World Building: The Wall of Night Series & The World of Haarth
Last Saturday I posted about the magic of winter worlds in SFF, here — and one of the aspects I have always loved about Fantasy-Science Fiction (F-SF) is the door it opens into fantastic worlds. Science Fiction offers worlds such as Arrakis in Frank Herbert’s Dune and the Union/Alliance space of CJ Cherryh’s Downbelow Station, while Fantasy gives us Middle-Earth (Tolkien), Earthsea (Le Guin) and Bas-Lag (Miéville), to name only a very few. So it is perhaps not surprising that in The Wall of Night series I have introduced my own world of Haarth.
In the first book, The Heir of Night, much of the wider Haarth world is only alluded to. The dominant landscape is the twilit and wind-blasted Wall of Night, a mountainous barrier range garrisoned by the alien and warlike Derai. The Derai keeps are also worlds in themselves, which open, like puzzle boxes, to other realms: the abandoned layers of the Old Keep and the Gate of Dreams—a place of forests and wreathing mist which may—or may not—only be accessed through the Old Keep’s secret heart …
Yet even on the Wall of Night there is knowledge and limited contact with the wider world of those the Derai term “outsiders”—although readers do get to visit in in more detail in the second book in the series, The Gathering of the Lost.
The Earl of Night’s minstrel hails from the great city of “Ij the Golden, the queen of the River”—the River being a loose federation of city states. The heralds of the Guild, whom the Derai believe function in some “form of symbiosis” also hail from the River, in their case the Guild House in the city of Terebanth. Other realms lie further south, including Emer, which is famous for its armoured knights; Aralorn and Jhaine, of which little is known; and Ishnapur, the last but still great remnant of the Old Empire. The Empire fell apart in the long-ago calamity known as the Cataclysm, but once stretched from Ishnapur in the south to Jaransor in the north—Jaransor, that line of green forbidden hills that it is whispered can drive the Derai mad …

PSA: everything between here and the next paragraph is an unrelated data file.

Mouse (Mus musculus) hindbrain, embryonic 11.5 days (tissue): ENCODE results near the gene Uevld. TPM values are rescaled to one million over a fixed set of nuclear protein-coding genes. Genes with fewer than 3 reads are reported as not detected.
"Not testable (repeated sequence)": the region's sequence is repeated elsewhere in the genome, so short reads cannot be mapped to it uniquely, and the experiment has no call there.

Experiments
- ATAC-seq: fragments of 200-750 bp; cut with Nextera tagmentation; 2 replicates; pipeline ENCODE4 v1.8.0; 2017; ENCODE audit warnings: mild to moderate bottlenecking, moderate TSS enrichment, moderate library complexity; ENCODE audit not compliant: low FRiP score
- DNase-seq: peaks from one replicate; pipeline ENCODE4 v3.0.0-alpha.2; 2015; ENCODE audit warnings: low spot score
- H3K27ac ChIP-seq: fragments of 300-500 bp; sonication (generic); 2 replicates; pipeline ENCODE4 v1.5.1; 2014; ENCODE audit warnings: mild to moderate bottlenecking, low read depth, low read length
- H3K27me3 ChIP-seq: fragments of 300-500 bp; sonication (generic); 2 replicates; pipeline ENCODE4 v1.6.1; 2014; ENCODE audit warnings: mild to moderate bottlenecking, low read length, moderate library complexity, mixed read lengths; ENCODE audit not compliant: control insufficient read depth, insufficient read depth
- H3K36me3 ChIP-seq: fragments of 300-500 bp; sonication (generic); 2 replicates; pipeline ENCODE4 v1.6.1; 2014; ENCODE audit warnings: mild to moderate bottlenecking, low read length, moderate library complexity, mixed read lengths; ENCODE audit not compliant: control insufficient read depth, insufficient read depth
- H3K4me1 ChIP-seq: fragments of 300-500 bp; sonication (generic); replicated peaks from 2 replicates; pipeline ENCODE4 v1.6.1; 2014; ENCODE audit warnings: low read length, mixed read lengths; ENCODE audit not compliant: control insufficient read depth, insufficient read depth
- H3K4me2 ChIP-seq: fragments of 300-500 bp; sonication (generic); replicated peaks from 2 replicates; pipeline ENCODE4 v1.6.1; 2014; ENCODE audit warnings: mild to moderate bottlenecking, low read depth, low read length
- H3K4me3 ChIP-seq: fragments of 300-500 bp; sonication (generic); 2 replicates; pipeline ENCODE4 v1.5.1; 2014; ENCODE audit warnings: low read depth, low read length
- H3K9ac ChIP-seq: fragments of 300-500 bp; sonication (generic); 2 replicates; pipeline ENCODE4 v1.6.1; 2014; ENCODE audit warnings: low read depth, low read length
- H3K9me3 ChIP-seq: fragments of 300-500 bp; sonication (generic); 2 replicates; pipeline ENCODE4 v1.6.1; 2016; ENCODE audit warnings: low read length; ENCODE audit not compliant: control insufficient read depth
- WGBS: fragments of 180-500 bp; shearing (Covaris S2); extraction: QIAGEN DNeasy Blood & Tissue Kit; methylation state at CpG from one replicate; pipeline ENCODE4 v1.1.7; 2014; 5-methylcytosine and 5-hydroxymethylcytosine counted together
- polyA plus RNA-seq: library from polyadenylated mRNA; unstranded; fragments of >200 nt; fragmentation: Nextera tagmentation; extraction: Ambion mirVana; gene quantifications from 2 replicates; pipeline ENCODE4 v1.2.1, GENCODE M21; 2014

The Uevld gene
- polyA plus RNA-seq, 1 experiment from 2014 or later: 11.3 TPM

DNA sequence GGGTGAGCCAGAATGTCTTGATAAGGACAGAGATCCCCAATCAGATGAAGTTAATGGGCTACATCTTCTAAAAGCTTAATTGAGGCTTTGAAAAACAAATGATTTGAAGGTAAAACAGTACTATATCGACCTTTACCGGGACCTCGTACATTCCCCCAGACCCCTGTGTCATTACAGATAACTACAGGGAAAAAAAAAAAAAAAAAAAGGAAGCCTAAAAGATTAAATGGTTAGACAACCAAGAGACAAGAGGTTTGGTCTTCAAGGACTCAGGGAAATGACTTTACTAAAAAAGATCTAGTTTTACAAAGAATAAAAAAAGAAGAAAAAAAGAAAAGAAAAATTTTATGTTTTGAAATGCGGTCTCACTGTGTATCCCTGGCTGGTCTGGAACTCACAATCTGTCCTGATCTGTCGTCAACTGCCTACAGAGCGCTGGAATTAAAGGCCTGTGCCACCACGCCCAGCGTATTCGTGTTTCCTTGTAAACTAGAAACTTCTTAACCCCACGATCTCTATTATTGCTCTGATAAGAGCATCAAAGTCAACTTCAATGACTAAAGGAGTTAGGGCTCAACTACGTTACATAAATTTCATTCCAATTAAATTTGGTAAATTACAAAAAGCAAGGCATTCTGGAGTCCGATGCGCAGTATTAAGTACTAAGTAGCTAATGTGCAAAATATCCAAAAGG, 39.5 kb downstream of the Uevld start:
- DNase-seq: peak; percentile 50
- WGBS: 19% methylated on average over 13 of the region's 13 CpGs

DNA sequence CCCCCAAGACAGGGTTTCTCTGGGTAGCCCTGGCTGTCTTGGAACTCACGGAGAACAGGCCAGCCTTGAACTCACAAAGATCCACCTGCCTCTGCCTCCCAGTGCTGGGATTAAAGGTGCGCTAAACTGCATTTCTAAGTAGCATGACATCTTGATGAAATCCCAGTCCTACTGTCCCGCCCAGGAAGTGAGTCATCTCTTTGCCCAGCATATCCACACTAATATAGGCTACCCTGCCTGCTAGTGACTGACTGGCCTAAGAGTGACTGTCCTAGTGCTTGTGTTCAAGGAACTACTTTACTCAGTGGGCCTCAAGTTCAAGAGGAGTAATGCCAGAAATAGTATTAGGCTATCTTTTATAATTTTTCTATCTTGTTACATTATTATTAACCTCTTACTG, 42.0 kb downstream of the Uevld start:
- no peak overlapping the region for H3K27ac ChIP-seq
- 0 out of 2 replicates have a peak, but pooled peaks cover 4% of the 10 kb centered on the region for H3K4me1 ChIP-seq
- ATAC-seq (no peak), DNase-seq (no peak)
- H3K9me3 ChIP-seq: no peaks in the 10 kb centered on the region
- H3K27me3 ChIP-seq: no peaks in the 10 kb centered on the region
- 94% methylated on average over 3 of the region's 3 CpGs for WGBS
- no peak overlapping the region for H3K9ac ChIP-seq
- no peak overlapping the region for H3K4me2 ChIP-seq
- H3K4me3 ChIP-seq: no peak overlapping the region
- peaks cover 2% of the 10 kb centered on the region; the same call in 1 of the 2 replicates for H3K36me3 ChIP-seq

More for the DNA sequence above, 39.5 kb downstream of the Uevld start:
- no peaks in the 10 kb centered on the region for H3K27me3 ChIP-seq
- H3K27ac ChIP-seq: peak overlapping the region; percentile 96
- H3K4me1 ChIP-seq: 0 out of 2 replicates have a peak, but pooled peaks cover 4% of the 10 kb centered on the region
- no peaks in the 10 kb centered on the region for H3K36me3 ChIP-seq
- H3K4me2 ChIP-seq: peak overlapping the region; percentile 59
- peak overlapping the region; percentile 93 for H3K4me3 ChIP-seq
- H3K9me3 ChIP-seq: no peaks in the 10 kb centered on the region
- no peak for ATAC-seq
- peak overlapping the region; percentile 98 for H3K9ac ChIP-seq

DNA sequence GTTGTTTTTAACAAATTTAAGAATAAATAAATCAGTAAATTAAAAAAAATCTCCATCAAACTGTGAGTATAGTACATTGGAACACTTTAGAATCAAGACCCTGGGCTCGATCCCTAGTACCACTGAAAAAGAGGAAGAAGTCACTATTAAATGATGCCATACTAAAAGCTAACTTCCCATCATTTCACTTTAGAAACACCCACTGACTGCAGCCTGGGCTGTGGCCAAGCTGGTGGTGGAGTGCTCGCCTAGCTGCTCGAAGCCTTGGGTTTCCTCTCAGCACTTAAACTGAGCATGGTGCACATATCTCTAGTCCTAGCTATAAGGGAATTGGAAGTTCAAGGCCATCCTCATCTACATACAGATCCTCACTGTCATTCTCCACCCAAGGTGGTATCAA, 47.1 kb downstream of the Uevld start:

Beyond that again there is the Winter Country, with its hunters and shamans, where a day might be “bright-as-diamond … between blizzards, with the sky pale blue crystal and the snow stretching away forever, white and gleaming.”
And then, of course, there’s what lies on the other side of the Wall of Night …
So where did the world of Haarth come from? Ursula Le Guin, in her book on writing titled Steering the Craft, talks about pulling ideas out of the air—and ideas do often seem to spring from the aether. Influences I am aware of, that may help shape my access to that marvellous air include: a love of myth and legend and fairytale; “what-if” sparks from other stories and events in the real world; the resonance of music, which strongly influences atmosphere and mood; considerable and wide ranging reading of historical non fiction (for fun, you know); and experience of landscape.
As part of one post in the intermittent “influences on story” series on my blog, here, I have specifically discussed the influence of my time living in Stockholm, and winter journeys to the north of Sweden, as well as to Finland and Russia, on the Winter Country.
Few influences on story and world building are so direct though, in my experience. I have had the vision of a twilit world and beleaguered keeps from a very early age, although the windswept crags and bitter peaks of the Wall of Night emerged from the air a long time after that. The concept of Jaransor, and land that may itself be conscious, is also one that had been “lurking” for some time before I began writing the book. Conversely, the southern kingdoms and the romance of the road that stretches “from Ij to Ishnapur” evolved as much from their introduction into the story as from any prior consideration.
And just in case you wonder whether there really is power in a name, take it from me that characteristics, backstory, and function within the tale, whether for characters or realms, can and do change, sometimes quite dramatically, when a name gets changed. It’s dangerous territory—but that is a blog post for another day. Today is about the world of Haarth—and for now, I shall leave you on its borders.